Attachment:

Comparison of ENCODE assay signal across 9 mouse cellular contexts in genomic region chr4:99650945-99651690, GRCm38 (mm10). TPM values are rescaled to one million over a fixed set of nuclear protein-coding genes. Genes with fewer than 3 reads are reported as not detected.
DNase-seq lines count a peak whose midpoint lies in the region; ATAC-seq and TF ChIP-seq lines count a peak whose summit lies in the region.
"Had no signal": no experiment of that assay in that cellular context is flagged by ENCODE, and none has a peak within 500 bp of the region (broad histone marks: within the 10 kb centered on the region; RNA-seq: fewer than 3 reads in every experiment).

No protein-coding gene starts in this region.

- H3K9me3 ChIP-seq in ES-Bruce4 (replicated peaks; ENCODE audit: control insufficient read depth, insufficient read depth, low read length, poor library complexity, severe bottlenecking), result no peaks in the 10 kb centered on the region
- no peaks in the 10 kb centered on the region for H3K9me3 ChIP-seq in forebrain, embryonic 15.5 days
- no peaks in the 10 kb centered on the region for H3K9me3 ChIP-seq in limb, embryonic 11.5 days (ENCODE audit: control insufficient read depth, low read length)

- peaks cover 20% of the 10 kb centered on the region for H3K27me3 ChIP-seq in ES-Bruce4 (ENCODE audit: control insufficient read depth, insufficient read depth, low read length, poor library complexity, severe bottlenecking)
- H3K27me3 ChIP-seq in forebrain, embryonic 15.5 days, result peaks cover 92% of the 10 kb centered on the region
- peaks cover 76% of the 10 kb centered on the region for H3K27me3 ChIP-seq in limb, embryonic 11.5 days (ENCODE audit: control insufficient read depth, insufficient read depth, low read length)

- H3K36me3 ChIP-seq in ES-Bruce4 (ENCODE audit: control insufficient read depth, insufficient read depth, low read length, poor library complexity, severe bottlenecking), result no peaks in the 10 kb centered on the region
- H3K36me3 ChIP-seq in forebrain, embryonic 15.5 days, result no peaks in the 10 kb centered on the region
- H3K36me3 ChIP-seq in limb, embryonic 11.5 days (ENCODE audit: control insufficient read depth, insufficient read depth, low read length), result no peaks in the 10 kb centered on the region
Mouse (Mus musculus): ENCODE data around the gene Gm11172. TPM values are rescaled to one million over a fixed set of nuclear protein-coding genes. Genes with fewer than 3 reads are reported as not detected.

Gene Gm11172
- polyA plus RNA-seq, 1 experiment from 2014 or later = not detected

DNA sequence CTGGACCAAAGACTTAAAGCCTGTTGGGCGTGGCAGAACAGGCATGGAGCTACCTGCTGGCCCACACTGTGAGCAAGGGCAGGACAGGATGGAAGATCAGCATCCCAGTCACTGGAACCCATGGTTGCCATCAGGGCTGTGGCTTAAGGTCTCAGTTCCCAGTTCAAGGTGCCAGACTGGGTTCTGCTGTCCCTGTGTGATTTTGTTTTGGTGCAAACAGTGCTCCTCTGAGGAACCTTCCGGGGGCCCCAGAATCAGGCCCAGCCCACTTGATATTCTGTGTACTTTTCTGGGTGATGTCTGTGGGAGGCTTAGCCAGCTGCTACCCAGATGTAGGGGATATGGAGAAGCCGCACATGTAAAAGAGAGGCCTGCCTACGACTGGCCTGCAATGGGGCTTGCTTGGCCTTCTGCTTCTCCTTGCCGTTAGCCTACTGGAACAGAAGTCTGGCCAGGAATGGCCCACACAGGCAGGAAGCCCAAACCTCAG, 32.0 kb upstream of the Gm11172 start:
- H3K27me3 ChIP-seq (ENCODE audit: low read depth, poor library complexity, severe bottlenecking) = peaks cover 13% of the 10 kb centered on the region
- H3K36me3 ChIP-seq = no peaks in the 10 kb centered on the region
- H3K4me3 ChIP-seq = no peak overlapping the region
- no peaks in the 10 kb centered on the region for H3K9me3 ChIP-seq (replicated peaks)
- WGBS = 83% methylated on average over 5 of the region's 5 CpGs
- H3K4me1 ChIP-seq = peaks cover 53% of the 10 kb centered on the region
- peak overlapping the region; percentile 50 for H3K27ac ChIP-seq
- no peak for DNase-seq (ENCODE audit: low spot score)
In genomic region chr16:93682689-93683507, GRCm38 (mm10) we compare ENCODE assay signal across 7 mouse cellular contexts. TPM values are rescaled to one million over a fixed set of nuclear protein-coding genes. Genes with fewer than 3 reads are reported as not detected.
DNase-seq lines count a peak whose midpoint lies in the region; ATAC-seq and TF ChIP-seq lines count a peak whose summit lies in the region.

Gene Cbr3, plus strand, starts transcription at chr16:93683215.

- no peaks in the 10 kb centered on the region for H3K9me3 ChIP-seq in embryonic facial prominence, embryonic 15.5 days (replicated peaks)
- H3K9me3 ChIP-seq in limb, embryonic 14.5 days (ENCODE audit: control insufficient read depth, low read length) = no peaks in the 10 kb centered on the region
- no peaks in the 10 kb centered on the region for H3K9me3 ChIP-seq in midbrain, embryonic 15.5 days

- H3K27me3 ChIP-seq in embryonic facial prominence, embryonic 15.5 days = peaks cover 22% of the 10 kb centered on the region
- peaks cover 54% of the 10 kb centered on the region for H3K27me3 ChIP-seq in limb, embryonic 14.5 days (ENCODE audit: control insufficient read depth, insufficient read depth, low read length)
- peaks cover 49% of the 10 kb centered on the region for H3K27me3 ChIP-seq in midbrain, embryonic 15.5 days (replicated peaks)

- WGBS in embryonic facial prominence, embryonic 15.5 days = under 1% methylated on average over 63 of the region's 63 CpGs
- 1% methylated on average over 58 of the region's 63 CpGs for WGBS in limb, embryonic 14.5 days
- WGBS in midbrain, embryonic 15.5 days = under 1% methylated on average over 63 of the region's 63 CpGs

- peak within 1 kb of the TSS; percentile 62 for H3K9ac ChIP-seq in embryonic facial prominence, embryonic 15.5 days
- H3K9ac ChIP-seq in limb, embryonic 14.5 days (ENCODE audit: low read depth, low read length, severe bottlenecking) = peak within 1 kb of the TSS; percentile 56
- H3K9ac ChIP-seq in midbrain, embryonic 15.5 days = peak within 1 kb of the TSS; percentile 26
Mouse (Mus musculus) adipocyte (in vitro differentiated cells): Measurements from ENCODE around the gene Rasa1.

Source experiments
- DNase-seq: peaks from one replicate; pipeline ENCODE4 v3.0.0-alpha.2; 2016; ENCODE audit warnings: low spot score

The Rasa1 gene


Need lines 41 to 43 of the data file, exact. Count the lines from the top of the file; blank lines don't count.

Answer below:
Mouse (Mus musculus) adipocyte (in vitro differentiated cells): Measurements from ENCODE around the gene Rasa1.

Source experiments
- DNase-seq: peaks from one replicate; pipeline ENCODE4 v3.0.0-alpha.2; 2016; ENCODE audit warnings: low spot score